Apologies for missing the daily update yesterday. I was busy networking with some crypto folks in town, and spent the evening installing the MacOS Mojave Beta. Night Mode is awesome.
Total Market Cap: $286,093,292,456
24 Hour Volume $15,948,130,949
BTC Dominance: 39.6%
The SEC has confirmed that ETH is not a security.
At today’s Yahoo! Finance All Markets Summit, the SEC’s William Hinman stated that “putting aside the fundraising that accompanied the creation of Ether, based on my understanding of the present state of Ether, the Ethereum network and its decentralized structure, current offers and sales of Ether are not securities transactions.”
- It looks like Ethereum is definitely not a security, but this is not the case for 99% of the other projects that conducted ICOs. Based on Hinman’s speech today, it’s pretty clear to me that the SEC is going to start cracking down on quite a few projects very soon.
- This part of the speech was especially interesting to me:
- I hope we get some clarity on this in the coming weeks, but it almost sounds like the SEC will allow tokens to morph into non-securities over time. I’m only speculating, but perhaps the SEC will give current ICO-funded projects some sort of grace period to get a functional and decentralized network up and running. I suppose this would be an example of regulation without regulating.
- The market showed some signs of life after this announcement.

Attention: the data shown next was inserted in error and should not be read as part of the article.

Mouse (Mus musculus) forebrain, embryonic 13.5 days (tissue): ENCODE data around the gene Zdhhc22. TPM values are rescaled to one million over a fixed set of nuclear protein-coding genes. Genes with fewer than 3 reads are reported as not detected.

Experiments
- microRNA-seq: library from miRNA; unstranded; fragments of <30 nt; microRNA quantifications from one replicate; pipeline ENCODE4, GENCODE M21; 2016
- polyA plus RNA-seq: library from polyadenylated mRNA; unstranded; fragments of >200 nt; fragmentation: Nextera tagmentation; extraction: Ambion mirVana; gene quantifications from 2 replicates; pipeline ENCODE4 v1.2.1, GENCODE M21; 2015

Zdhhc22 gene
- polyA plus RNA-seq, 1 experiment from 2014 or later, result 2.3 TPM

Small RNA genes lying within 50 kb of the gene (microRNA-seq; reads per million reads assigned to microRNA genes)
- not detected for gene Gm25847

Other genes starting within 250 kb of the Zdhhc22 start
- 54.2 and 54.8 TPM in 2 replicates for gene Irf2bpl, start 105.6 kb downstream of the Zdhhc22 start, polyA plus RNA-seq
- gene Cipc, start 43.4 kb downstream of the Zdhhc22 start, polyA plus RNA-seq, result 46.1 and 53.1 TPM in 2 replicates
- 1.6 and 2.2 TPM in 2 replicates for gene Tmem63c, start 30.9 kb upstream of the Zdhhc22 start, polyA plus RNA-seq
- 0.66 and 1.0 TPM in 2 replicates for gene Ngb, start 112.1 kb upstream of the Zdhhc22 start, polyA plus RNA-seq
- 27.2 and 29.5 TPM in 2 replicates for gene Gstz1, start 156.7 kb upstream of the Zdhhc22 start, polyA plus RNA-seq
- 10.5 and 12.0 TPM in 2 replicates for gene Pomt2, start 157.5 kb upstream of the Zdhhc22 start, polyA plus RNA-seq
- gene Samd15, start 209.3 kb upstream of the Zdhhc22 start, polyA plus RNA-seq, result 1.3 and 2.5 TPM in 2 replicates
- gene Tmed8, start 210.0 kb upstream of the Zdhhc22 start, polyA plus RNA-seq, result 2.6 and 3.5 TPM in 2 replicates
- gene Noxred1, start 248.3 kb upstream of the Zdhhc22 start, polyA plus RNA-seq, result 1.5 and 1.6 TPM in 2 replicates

But this also points the way to when a digital asset transaction may no longer represent a security offering. If the network on which the token or coin is to function is sufficiently decentralized–where purchasers would no longer reasonably expect a person or group to carry out essential managerial or entrepreneurial efforts–the assets may not represent an investment contract. Moreover, when the efforts of the third party are no longer a key factor for determining the enterprise’s success, material information asymmetries recede. As a network becomes truly decentralized, the ability to identify an issuer or promoter to make the requisite disclosures becomes difficult, and less meaningful.
Overstock announced they generate $120,000/week in crypto revenue.
Jonathan Johnson, who serves on Overstock’s Board of Directors said, “we have somewhere between $68,000 and $120,000 a week in cryptocurrency revenues; people buying sheets and toasters using bitcoin or ethereum or other coins.”
- This figure was actually shocking to me. Sometimes I forget there are people out there who actually use Bitcoin for its intended purpose. It’s easy to get lost in the Sea of HODL.
- Crypto only accounts for 0.2% of Overstock’s revenue. From what I understand, crypto payments are only available for shoppers in the USA and Canada. I suspect Overstock’s website in other countries processes payments through a third party service that doesn’t support crypto. Still, 0.2% for a major mainstream retailer like Overstock is impressive and an actual sign of real world adoption.